Kris Pringle

Kris Pringle
Kris Pringle | Source

If you’ve been cruising the aisles of your local grocery store the last few days trying to stock up on all the drinks, foods and snacks you’ll need to keep all your visiting freeloading family members sated over the holidays, then you’ve certainly run into this fella and some of his many cousins (of the garlic and barbecue and cheddar and sour cream and jalapeno branches of the clan) once or twice.

However, if you want to enjoy a truly authentic Christmas this year, you might just want to give good ol’ Kris Pringle a pass. For as popular as he may seem, Little-Known Santa No. 34 is not quite half the yuletide snack he’s cracked up to be. In fact, he happens to be less than 50% processed potato paste, fleshed out instead with emulsifiers, oils, wheat flour, and artificial colors and flavors, before being fried and salted. (And, if you’d like to retain your appetite, or your naiveté, you don’t really want to witness his sizzling descent, riding alongside his clones in one of oodles of identical saddled-shaped metal sandwiches, into a bubbling vat of recycled cooking oils! Amazing what a company will do to save packaging by cramming product like so many poker chips into a tube!)

But, then again, if you’re like most of the rest of us, you may not mind a hearty dose of sham along with your Christmas ham. Because Kris Pringle is certainly not alone in the fake-food feast-a-rama out there.

Why not start assembling your big holiday meal by picking up one of those oh-so-trendy low-cal vegetarian I-can’t-believe-it’s-not-butterball to-furkeys? Before cooking, cram the big bird-shaped blob o’ goo with that mixture of paprika, dried onion particles, processed bean curd, sage powder, reclaimed pencil shavings, and synthetic craisins sold in the big black and white sacks as generic ‘stuffing’ at your local discount market.

Be sure to buy the economy size sack of maybe-potato flakes. Boil them to the consistency of wallpaper paste, then add substantial quantities of whipped margarine, salt substitute, and Tuscan vanilla non-dairy creamer. Beat into frothy mounds of almost-tasty whitish stuff. And don’t forget the gravy — ‘home-made’ from powdered packets of preservative, monosodium glutamate, anti-caking agents, brown colorant, and bone meal, spiked with the merest whisper of ground poultry feathers for that genuine turkeyish taste.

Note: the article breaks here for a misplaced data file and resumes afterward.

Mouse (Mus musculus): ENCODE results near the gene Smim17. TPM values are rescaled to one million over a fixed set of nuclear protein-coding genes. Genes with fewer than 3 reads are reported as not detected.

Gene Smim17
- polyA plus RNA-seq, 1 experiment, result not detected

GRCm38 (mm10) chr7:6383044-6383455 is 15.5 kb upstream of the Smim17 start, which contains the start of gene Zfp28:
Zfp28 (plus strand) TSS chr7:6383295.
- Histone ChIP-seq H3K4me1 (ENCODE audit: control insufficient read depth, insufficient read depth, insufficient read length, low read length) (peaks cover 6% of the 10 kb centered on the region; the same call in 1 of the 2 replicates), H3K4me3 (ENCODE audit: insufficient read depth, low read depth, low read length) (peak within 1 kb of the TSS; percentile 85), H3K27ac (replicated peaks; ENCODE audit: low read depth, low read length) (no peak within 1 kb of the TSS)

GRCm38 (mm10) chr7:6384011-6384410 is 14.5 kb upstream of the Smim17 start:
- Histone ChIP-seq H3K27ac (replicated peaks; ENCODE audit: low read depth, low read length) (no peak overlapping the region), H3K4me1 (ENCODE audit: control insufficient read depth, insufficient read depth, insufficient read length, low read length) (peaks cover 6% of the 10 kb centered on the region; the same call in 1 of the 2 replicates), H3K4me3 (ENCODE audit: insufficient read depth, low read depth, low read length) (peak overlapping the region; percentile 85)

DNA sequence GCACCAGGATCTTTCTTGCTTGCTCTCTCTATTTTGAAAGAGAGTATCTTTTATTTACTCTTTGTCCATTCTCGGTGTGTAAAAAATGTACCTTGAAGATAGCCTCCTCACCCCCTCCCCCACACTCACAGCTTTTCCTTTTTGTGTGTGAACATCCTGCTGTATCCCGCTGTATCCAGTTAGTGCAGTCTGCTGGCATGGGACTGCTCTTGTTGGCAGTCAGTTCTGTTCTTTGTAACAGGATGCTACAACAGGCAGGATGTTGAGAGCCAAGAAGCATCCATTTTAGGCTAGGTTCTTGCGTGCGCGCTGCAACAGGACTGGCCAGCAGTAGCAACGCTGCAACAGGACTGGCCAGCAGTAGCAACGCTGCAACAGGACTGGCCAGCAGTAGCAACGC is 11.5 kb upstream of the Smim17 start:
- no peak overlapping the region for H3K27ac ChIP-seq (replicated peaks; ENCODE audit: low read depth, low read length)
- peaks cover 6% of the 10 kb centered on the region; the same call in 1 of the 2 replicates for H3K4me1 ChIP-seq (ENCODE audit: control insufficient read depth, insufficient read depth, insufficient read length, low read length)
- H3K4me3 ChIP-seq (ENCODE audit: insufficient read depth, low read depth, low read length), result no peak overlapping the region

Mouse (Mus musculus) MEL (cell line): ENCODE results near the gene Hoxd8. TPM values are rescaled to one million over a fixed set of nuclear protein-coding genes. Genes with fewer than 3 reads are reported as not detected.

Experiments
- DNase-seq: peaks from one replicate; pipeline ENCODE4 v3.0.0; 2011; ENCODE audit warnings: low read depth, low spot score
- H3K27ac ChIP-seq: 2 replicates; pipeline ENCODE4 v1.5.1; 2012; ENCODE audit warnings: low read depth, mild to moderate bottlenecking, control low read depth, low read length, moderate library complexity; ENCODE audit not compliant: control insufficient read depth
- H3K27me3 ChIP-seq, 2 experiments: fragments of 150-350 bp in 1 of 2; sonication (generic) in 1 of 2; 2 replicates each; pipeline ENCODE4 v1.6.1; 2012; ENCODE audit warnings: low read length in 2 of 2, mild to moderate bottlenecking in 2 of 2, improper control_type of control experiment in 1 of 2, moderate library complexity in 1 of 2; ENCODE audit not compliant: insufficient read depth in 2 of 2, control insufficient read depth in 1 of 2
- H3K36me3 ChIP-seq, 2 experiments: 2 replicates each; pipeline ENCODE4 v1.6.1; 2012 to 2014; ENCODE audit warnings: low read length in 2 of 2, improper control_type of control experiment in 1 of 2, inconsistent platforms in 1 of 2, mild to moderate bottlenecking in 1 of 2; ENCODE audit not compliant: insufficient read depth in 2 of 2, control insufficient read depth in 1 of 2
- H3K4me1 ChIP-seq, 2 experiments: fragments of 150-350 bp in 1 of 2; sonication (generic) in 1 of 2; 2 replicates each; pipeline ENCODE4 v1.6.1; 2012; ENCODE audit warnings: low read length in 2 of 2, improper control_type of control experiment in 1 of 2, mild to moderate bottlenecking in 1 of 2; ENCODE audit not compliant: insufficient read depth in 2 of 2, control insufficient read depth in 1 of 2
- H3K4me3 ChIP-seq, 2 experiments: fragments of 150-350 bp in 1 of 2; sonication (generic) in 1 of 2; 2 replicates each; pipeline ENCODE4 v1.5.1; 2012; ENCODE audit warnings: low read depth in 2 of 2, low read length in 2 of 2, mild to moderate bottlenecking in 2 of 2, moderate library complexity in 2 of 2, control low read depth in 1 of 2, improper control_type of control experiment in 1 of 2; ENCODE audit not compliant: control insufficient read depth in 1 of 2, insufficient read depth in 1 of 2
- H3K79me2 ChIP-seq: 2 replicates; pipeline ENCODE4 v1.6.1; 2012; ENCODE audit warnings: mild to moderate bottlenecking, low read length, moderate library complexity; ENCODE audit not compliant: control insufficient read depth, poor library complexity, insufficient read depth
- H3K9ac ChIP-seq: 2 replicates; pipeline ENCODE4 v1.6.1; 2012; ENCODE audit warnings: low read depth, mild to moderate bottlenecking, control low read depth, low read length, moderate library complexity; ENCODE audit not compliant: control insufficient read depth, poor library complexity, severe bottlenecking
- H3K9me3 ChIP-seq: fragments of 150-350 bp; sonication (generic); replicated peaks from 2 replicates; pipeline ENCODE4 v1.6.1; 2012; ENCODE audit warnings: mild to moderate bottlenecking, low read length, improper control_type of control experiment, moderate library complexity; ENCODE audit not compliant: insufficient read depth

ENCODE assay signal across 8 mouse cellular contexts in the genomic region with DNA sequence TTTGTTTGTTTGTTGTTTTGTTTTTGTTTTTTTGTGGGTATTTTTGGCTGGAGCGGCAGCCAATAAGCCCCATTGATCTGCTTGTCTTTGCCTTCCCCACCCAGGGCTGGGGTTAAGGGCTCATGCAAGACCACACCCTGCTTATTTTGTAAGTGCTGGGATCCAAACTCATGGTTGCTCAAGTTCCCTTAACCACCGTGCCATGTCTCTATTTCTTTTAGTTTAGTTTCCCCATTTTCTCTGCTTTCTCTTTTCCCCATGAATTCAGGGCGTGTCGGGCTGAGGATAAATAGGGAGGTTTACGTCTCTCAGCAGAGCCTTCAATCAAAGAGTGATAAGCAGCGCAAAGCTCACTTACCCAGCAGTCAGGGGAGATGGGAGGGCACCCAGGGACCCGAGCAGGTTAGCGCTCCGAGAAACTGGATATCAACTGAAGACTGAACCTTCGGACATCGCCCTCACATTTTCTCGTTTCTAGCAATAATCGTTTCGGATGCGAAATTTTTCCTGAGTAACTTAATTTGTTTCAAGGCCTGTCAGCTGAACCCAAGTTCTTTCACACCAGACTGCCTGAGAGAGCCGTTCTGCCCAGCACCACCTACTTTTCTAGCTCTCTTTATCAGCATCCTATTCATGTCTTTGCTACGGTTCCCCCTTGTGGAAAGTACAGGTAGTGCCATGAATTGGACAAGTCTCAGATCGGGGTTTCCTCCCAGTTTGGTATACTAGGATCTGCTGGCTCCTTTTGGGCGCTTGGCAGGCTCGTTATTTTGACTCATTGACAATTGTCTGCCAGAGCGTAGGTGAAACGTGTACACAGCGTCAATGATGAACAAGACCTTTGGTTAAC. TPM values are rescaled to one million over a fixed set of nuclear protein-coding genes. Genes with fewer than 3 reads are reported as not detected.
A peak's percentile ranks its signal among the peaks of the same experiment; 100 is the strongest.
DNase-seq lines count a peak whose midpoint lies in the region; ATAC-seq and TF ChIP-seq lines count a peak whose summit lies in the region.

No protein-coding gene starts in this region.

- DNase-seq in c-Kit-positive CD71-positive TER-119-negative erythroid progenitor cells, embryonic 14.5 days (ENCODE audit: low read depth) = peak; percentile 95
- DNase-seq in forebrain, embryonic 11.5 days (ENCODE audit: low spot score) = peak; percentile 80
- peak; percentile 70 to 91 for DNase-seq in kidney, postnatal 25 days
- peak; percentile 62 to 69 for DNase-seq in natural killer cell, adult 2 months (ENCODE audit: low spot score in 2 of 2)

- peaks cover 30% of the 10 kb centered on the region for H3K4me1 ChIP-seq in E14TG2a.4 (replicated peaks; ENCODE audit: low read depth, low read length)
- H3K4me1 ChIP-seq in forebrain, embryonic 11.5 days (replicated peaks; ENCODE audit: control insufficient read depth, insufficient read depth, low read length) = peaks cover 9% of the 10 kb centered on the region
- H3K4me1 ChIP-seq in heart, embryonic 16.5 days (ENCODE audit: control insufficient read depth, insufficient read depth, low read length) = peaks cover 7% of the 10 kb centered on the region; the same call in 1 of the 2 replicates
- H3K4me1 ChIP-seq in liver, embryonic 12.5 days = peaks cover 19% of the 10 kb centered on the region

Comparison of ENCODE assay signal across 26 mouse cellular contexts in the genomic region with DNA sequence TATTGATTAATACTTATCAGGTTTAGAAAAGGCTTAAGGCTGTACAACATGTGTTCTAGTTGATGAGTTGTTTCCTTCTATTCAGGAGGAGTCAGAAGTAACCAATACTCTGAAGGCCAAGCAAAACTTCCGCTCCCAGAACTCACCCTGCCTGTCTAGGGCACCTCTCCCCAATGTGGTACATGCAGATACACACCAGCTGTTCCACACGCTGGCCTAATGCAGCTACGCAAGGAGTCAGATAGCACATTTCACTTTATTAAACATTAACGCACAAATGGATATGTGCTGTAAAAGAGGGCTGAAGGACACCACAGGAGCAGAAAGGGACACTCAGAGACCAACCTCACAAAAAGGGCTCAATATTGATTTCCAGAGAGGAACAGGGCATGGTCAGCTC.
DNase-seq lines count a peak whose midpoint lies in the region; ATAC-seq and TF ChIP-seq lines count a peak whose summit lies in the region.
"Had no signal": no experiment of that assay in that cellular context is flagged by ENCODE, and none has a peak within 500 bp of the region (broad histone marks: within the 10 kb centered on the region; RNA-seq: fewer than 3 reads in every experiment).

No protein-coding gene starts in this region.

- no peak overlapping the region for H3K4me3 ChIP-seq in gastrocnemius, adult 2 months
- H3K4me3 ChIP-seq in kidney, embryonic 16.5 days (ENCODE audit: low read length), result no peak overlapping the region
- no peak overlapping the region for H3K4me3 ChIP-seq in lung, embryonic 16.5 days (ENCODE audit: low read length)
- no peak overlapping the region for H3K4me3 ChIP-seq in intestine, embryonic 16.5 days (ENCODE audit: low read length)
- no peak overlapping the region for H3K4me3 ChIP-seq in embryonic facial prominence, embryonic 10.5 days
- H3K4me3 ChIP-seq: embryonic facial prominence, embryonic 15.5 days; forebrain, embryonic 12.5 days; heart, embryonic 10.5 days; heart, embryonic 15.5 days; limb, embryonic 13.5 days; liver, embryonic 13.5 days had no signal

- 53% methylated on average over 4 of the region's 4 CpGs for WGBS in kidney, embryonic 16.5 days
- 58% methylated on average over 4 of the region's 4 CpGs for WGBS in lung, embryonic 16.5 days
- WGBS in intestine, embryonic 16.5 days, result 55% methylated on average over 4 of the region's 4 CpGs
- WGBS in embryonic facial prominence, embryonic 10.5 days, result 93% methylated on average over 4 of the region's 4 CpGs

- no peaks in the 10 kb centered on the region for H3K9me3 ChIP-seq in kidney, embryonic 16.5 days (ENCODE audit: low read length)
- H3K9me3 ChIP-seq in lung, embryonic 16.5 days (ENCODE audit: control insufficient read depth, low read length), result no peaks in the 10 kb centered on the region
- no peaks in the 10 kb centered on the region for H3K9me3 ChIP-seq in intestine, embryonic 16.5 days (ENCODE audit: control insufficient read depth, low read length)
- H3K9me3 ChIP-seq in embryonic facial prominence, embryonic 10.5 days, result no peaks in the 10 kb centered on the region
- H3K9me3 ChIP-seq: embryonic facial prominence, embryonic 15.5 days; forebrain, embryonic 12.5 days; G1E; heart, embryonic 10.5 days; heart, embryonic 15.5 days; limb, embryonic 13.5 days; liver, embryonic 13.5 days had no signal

Round out your holiday feast with a casserole of real green beans — that’s right, I said REAL, since this is only the second time of the year (the other being Thanksgiving) that anybody ever sells any green beans — swimming in a sauce of reconstituted mushroom paste, curdled milk, plus eleven other cheap food by-products, and topped with some shredded rubber bands of onion-tinged fried breading.

Fire up the decaf sanka. And for dessert, serve up a gelatinous glop of synthetically sweetened confectioner’s cranberry mush, with traces of real fruit flavor (derived from white grape stems and puréed banana stalks), topped with a whipped topping made from cooking oils. You don’t have to worry about how dessert meets the palate, since nobody really eats the stuff anyway, but merely pushes it around the floral china a bit to be polite.

Yum! Let’s eat!

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Comments 4 comments

KoffeeKlatch Gals profile image

KoffeeKlatch Gals 15 months ago from Sunny Florida

Wow I wonder that some of these products use anything real in them.

rickzimmerman profile image

rickzimmerman 15 months ago from Northeast Ohio Author

Thanks, KKG! Hey, if they can find something cheap and synthetic that folks will pay to purchase and eat (instead of real food), I guess that makes them entrepreneurs and food-science innovators. . . .

Kevin Goodwin 14 months ago

To me chips are chips i will continue to eat Pringles with just a slight hesitation.

rickzimmerman profile image

rickzimmerman 14 months ago from Northeast Ohio Author

Hey, after all, we're never quite sure what's in all those other chips out there anyway, am I right?

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